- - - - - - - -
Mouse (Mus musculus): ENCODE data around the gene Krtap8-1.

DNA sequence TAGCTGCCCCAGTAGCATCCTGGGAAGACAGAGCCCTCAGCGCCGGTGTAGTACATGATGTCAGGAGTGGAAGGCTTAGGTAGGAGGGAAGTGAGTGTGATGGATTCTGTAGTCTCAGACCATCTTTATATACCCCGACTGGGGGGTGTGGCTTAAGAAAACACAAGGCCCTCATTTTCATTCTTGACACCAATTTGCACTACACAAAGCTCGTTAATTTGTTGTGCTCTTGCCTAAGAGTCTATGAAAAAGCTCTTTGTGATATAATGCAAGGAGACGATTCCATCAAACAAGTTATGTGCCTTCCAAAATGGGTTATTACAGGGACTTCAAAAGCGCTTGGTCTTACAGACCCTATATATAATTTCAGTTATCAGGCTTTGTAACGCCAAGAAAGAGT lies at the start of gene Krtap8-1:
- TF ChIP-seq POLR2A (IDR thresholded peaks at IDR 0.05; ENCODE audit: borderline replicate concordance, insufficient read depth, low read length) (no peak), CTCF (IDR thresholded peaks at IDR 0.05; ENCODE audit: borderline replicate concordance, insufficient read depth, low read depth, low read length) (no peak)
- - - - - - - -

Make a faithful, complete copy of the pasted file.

Mouse (Mus musculus): ENCODE data around the gene Krtap8-1.

DNA sequence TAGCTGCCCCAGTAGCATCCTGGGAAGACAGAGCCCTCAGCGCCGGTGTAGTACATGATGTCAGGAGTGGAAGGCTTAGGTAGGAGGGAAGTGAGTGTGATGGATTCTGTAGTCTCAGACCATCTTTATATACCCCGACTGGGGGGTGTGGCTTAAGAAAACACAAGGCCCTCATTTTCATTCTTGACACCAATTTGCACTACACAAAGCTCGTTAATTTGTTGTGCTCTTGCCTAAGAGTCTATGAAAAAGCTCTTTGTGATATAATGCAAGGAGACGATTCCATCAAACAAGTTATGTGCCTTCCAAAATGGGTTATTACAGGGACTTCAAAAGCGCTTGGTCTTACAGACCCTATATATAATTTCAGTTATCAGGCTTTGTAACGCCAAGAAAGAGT lies at the start of gene Krtap8-1:
- TF ChIP-seq POLR2A (IDR thresholded peaks at IDR 0.05; ENCODE audit: borderline replicate concordance, insufficient read depth, low read length) (no peak), CTCF (IDR thresholded peaks at IDR 0.05; ENCODE audit: borderline replicate concordance, insufficient read depth, low read depth, low read length) (no peak)